“Truth/God (sad) [is] One (ekam), [despite] seers (vipra) call (vadanti) [it] variously (bahudha).”
The typical Radical Universalist attempt at interpreting this verse is to view it, incorrectly, as either an epistemological or a soteriological claim. That is, this verse is usually misinterpreted as either saying that (a) God can be known in a myriad of ways (thus seeing this as an epistemological statement), or that (b) there are many ways or paths of achieving God (thus misinterpreting this as a soteriological verse).
It is my contention that both interpretations are incorrect. An interpretive error is committed by Radical Universalists due to not understanding the proper categorical context, and thus the proper philosophical meaning, of the statement. The mantra “ekam sad vipra bahudha vadanti” is neither an epistemological nor a soteriological statement; but it is rather an ontological one. It is not talking about the proper derivation of authoritative knowledge (pramana), nor about the means of attaining liberation (mokshopaya, or mokshamarga). Rather, the verse is making a clear attributive statement about the essential ontological nature of the Absolute.
The ontological nature of this verse is clearly known due to the fact that sat (“Truth, reality, being, God”) is the singular nominative subject, which is then qualified by the accusative ekam (“one, unity”). “God is One…”. Thus the primary clausal emphasis of this propositional verse is clearly placed upon explaining the ontological nature of sat (before consonant-initial endings, the t becomes d; thus sat becomes sad in this verse) being a metaphysically unified substance (ekam = “one”). The emphasis is not on the secondary supportive clause vipra bahudha vadanti. The point of this verse is the ontological unity and integrity of the Absolute, that God is one…despite the fact that this Absolute may have multiple names.
The statement “ekam sad vipra bahudha vadanti” is an ontological statement with God as subject, not an epistemological statement with wise-ones as subjects, or a soteriological statement with the means of liberation as the subject. Indeed, multiple paths of liberation are not even mentioned in the original Sanskrit of this verse at all, leaving even less reason for anyone to misinterpret this as a verse somehow supporting Radical Universalism from a soteriological perspective.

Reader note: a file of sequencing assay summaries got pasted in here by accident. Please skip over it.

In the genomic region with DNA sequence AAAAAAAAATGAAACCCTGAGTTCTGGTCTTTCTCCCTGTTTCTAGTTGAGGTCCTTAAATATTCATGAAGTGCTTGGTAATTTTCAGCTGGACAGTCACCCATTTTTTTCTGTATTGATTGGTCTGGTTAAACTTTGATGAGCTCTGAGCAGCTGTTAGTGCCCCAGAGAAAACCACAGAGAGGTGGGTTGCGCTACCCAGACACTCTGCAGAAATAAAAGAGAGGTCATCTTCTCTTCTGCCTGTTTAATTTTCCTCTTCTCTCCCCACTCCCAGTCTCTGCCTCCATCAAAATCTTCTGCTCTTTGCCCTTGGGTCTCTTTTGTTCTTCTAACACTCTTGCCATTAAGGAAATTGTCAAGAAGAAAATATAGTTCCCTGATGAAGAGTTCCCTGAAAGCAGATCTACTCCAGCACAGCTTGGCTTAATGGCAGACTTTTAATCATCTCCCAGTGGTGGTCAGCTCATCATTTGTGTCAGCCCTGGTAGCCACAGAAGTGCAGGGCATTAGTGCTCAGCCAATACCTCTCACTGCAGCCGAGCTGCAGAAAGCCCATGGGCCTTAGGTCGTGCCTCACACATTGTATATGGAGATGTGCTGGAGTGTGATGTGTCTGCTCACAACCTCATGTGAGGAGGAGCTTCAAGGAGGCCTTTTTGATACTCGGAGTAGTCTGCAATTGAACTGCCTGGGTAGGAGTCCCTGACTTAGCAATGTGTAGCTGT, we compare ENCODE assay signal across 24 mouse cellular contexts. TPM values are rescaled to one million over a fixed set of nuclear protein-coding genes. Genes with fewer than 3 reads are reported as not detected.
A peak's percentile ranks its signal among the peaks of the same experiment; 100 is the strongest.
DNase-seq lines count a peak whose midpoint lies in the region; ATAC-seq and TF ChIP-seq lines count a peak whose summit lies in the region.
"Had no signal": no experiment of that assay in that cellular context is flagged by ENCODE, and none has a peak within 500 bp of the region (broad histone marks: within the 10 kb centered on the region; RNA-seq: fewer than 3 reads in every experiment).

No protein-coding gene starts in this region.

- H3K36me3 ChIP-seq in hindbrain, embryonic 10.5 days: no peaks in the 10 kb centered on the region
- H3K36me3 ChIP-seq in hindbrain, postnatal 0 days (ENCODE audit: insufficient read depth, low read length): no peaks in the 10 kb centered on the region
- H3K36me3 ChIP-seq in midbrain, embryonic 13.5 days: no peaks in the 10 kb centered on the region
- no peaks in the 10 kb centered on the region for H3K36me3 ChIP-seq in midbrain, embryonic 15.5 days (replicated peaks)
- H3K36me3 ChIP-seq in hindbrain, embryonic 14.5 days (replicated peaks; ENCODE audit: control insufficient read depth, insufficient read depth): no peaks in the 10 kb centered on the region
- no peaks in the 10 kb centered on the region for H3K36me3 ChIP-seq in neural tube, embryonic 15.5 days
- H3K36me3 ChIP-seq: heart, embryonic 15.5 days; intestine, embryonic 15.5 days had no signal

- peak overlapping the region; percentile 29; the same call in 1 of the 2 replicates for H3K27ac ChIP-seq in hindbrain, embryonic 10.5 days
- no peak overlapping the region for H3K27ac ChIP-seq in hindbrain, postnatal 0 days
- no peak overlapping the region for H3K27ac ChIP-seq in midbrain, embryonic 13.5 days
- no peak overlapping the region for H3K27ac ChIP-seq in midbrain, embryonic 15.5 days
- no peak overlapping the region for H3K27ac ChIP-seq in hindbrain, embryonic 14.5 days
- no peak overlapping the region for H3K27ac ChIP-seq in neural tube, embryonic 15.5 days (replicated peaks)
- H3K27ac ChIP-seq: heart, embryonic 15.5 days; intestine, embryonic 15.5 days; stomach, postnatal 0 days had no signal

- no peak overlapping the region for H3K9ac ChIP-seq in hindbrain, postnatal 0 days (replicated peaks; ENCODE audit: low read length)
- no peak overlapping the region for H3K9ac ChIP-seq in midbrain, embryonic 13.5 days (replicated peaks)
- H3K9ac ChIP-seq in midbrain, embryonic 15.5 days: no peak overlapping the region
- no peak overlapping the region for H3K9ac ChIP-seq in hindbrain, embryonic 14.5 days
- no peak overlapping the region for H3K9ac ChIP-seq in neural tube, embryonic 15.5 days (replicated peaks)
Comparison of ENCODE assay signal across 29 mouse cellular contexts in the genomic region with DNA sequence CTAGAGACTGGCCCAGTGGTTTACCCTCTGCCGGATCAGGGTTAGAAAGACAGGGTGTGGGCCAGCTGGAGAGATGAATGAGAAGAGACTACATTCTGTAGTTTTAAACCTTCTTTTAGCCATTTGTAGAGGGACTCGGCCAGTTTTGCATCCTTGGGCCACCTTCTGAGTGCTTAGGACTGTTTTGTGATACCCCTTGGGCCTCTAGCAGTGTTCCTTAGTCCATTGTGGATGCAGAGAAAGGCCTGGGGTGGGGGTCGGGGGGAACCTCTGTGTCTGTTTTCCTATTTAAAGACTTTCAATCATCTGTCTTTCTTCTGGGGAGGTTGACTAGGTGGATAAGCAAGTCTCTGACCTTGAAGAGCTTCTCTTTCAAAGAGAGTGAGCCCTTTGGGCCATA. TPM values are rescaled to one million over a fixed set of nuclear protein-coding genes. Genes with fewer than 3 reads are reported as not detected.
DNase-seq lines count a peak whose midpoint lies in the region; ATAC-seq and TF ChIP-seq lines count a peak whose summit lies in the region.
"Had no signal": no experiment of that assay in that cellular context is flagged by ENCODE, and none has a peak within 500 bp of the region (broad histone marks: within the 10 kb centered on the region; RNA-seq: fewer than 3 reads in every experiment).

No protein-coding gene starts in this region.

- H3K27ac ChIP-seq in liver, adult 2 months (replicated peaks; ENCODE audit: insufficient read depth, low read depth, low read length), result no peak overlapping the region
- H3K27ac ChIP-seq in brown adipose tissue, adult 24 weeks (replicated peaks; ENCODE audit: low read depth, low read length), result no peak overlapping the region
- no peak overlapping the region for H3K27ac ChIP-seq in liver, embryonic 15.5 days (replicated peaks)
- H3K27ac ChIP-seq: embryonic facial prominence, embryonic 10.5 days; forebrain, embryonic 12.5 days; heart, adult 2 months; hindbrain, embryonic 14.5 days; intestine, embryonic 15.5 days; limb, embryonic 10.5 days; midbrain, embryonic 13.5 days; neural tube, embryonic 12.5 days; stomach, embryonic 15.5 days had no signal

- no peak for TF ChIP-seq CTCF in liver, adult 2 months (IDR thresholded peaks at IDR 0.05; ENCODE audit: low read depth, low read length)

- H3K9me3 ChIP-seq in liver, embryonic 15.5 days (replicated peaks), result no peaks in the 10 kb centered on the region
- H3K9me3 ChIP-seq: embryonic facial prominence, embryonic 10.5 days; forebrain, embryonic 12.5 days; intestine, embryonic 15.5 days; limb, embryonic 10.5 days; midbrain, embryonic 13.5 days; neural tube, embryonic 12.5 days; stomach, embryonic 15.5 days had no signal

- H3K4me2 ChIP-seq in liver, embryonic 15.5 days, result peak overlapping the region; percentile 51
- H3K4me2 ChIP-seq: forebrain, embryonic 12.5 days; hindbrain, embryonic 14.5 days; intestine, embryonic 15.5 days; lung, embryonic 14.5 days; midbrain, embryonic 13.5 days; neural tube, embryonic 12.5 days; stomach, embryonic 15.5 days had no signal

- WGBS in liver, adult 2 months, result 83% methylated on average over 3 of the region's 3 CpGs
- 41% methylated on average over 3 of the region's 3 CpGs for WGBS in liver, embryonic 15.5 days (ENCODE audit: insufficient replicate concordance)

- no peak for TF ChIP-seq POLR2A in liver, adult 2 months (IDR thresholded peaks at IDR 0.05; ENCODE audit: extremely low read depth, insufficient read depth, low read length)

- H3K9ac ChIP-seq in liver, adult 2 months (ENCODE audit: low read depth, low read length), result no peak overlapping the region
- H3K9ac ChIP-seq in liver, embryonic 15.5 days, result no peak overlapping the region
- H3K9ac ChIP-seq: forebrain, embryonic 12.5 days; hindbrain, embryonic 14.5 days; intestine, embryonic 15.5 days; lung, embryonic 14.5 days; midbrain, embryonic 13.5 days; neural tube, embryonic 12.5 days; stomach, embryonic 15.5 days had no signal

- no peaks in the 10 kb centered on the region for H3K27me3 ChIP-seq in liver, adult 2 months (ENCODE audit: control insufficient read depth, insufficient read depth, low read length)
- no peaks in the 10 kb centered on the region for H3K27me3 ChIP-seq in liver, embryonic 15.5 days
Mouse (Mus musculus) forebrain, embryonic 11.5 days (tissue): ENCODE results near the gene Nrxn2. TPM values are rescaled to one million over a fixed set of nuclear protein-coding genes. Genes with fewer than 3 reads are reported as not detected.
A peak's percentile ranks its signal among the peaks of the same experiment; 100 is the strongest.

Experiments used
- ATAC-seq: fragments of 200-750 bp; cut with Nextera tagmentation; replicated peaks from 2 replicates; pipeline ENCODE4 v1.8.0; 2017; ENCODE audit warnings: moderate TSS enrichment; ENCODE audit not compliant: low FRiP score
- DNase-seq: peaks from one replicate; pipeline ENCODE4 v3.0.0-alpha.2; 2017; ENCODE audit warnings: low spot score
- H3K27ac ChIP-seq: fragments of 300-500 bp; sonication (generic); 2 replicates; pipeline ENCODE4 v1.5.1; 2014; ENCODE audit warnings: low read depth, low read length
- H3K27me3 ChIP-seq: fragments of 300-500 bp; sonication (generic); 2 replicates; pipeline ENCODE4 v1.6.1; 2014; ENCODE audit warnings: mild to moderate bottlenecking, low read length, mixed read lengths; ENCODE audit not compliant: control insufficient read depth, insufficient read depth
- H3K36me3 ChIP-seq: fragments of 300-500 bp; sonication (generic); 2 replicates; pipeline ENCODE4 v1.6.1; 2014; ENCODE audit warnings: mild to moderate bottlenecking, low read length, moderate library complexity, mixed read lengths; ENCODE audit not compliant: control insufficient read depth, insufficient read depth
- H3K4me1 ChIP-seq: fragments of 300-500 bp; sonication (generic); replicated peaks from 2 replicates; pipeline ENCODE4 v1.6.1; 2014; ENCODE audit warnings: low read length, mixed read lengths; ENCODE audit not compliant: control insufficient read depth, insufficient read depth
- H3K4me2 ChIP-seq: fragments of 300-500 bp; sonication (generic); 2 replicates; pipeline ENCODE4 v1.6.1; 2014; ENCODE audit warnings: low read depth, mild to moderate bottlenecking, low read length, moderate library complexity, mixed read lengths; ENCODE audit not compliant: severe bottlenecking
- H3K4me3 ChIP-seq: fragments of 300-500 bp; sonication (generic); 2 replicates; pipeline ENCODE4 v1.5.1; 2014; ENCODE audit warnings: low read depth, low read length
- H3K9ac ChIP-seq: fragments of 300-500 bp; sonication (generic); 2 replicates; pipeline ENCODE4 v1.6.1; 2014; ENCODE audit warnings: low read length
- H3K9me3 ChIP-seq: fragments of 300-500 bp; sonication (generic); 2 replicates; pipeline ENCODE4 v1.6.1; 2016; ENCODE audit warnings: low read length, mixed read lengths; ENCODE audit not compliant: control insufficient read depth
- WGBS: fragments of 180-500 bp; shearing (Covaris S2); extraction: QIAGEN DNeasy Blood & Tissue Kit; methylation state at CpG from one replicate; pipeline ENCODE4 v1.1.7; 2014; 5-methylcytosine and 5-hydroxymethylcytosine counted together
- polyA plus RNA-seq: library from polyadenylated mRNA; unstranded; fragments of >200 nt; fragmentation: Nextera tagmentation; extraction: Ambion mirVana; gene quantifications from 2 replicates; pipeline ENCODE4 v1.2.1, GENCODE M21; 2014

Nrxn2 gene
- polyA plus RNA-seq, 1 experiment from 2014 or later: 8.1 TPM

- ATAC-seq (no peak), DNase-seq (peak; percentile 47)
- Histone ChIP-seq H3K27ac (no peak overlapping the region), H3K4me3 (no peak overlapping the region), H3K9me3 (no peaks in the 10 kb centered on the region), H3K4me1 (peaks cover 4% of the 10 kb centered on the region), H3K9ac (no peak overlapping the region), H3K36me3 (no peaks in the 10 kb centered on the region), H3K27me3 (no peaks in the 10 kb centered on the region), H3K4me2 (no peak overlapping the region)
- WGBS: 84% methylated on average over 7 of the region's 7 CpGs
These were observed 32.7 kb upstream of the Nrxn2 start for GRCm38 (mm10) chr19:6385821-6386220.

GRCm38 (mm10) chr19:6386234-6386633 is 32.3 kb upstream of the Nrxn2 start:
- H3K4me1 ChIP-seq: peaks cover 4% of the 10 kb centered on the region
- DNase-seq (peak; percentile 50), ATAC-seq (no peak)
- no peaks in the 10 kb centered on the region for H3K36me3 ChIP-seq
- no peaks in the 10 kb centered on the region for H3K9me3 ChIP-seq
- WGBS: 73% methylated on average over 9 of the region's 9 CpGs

In summation, this verse is not talking about multiple paths for achieving liberation (since it does not even mention “paths”). It is not talking about various means of knowing God. Rather, it is a straightforward ontological statement commenting upon the unitive nature of the Absolute, that God is one. Thus, “God is one, despite sages calling it by various names”.
Radical Universalism and Vedic Epistemology
For traditional Hinduism, unsubstantiated claims to truth, such as Radical Universalism, are not merely to be taken at face value. Such claims always need to be critically evaluated in order to determine the verity of such declarations. Followers of Hinduism derive their knowledge of Truth from, as well as live their lives in accordance with, the divine knowledge revealed in the form of the Veda.
For knowledgeable and traditional followers of Hinduism, such concerns as personal ethical decisions, philosophical judgments and the efficacy of spiritual practices (sadhana) must be in accord with three specific epistemological criteria. These three are (1) Shastra: The divine scriptural guidance of Hinduism (including the Vedas, Upanisads, Bhagavad Gita, Puranas, etc.); (2) Acharya: Authentic spiritual preceptors who teach the truths of Hinduism with uncompromising honesty, in accord with an authentic Vedic understanding, and who wholly personify what they teach. Such authentic spiritual preceptors in the past have included such truly great acharyas as Shankara, Ramanuja, and Madhva; (3) Viveka: One’s own inherent capacity for intelligent discernment of truth versus untruth, reality versus illusion.